Cooking a planet: The heating and cooling of an exoplanet atmosphere Cooking a planet: The heating and cooling of an exoplanet atmosphere Exoplanets on highly eccentric orbits offer unique insights into how planetary atmospheres respond to extreme variations in stellar forcing. By measuring the reradiation of heat near the planet's closest approach to its host star (periapse passage), we can obtain a direct measure of the radiative timescales that remain ambiguous for planets on circular orbits. We propose to observe with HST/WFC3 a partial-orbit spectroscopic phase curve of the highly-eccentric transiting exoplanet, HAT-P-2b. These observations, which build on our recent, successful demonstration of HST phase curve observations, will start before transit, continue through periapse passage, and end after secondary eclipse. The wavelength range offered by the WFC3 instrument probes deeper, previously-uncharted atmospheric pressure levels where dynamical processes become relevant in shaping the observed spatial and temporal flux variations. Phase curve observations through periapse passage are the key to constraining the timescales of planetary response. Our investigation will disentangle the contributions of radiative, dynamical, and chemical processes at work in strongly irradiated atmospheres, enabling it to become a model for the broader class of hot Jupiters.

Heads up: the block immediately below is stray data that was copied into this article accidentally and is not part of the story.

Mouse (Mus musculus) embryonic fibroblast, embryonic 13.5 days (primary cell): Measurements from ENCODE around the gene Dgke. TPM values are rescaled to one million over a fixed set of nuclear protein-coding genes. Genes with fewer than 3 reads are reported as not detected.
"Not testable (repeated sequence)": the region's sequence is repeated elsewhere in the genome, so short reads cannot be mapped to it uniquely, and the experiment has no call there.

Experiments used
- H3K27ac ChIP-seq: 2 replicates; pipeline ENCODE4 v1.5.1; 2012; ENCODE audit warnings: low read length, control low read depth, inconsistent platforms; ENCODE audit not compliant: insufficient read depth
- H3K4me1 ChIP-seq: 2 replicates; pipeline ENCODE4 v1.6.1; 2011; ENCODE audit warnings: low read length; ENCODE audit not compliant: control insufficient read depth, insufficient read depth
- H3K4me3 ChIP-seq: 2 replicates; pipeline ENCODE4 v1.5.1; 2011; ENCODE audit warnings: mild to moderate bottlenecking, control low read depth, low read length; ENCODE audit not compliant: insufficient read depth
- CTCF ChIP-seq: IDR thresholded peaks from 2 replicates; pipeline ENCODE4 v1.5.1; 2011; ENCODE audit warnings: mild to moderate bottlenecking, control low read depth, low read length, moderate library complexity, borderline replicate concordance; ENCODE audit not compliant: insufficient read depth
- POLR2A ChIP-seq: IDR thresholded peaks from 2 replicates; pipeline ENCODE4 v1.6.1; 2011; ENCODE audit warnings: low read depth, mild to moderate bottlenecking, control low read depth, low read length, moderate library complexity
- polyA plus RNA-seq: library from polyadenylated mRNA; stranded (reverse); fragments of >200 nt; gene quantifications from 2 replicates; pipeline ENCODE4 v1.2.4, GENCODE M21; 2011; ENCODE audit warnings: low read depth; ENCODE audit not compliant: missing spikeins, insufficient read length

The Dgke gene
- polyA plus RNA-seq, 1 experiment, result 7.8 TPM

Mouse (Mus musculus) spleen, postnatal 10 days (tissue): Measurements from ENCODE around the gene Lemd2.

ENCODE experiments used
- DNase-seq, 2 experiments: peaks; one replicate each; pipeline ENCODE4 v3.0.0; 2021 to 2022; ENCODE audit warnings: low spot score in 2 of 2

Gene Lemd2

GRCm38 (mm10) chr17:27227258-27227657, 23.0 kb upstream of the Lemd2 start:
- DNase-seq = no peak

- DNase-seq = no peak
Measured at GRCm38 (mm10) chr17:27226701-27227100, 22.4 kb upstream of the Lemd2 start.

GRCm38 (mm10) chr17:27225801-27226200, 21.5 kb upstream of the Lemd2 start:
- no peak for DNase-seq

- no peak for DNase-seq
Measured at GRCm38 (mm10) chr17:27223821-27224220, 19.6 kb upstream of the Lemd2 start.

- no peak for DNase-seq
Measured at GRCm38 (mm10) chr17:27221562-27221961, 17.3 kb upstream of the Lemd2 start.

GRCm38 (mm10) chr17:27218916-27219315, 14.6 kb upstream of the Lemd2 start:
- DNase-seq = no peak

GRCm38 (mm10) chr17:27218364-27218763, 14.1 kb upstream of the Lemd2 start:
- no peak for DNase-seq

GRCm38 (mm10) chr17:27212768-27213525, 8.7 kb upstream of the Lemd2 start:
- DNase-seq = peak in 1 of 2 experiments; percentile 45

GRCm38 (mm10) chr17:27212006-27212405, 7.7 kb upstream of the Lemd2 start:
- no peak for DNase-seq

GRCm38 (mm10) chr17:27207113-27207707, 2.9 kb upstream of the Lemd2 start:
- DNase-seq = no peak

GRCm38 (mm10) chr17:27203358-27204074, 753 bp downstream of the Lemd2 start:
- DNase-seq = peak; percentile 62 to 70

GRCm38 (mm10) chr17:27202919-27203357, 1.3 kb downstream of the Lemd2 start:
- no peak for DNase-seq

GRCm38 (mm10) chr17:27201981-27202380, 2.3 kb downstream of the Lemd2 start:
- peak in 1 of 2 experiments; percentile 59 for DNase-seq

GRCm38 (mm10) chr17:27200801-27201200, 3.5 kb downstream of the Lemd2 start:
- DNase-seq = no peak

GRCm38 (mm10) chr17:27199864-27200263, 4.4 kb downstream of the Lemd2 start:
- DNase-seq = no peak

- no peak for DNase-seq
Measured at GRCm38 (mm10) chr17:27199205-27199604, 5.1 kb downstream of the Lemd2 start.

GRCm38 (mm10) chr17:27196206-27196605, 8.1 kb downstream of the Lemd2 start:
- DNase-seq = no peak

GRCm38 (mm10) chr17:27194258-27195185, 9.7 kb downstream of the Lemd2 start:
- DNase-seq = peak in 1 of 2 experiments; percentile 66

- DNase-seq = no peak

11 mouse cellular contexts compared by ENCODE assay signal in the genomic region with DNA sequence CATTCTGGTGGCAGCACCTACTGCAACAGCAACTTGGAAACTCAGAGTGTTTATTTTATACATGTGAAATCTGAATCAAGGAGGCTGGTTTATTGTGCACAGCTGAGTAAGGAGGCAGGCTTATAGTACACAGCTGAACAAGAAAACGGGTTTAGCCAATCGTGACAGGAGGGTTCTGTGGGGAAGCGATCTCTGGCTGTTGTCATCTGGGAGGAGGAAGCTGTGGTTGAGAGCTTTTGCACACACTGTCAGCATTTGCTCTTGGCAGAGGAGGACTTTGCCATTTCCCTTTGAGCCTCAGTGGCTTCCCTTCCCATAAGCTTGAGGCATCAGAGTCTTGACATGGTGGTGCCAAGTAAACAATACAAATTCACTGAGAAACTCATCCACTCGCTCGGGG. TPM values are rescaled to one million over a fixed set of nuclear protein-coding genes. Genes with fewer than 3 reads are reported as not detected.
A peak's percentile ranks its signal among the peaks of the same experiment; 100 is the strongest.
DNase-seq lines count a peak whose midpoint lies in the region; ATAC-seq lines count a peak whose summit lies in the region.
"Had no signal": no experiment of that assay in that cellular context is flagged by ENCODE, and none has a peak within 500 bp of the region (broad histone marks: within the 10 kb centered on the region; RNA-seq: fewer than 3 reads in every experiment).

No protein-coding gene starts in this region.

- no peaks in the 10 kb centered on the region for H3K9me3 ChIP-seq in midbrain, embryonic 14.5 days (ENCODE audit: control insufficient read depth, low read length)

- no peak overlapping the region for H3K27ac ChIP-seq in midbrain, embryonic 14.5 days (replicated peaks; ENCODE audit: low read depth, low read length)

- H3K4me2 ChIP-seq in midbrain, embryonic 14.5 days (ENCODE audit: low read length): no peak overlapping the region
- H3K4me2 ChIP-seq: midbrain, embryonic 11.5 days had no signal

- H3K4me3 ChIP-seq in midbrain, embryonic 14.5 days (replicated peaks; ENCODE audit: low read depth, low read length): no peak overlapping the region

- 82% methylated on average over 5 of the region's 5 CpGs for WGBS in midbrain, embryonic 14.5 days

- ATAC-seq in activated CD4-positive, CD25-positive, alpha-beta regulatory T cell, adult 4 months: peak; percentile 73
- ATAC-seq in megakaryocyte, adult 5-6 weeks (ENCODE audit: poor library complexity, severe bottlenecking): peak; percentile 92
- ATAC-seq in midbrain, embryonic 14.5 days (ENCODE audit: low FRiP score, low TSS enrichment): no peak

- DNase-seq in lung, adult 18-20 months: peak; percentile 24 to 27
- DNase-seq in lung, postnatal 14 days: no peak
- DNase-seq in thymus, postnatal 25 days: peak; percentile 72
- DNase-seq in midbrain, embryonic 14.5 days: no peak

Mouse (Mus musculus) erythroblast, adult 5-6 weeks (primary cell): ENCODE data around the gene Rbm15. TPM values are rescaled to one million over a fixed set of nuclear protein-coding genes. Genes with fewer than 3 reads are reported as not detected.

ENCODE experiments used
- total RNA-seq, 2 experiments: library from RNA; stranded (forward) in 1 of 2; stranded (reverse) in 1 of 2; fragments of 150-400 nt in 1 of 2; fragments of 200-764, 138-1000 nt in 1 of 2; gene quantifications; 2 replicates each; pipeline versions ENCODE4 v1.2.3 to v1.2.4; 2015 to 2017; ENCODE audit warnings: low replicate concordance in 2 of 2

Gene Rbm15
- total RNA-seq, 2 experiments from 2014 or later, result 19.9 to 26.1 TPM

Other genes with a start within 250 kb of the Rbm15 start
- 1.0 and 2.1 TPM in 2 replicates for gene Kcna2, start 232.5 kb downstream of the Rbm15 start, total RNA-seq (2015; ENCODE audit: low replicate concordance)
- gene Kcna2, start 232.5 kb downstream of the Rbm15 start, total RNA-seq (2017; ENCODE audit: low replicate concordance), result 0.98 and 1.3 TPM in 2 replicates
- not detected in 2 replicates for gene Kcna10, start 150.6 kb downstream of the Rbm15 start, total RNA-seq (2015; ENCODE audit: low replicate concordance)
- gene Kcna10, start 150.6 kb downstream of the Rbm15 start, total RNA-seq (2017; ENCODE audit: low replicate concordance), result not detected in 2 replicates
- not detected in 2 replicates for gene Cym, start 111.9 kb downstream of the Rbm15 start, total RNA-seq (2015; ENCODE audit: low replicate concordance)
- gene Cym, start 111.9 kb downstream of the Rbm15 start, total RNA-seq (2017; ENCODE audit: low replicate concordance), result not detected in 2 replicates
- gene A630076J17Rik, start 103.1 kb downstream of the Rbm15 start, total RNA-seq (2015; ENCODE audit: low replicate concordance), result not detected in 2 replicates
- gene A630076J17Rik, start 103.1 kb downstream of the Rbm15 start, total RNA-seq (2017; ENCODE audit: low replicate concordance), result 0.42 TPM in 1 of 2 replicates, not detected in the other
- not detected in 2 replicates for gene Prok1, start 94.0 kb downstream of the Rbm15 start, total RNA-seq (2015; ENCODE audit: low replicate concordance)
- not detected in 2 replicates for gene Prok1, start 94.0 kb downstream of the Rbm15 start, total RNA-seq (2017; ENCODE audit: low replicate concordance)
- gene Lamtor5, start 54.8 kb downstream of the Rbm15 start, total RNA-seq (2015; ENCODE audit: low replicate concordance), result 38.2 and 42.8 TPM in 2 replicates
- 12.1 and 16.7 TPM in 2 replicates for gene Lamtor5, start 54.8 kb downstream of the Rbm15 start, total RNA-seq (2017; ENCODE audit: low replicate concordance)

|Effective start/end date||12/1/20 → 11/30/23|
- National Aeronautics Space Administration (NASA): $14,979.00
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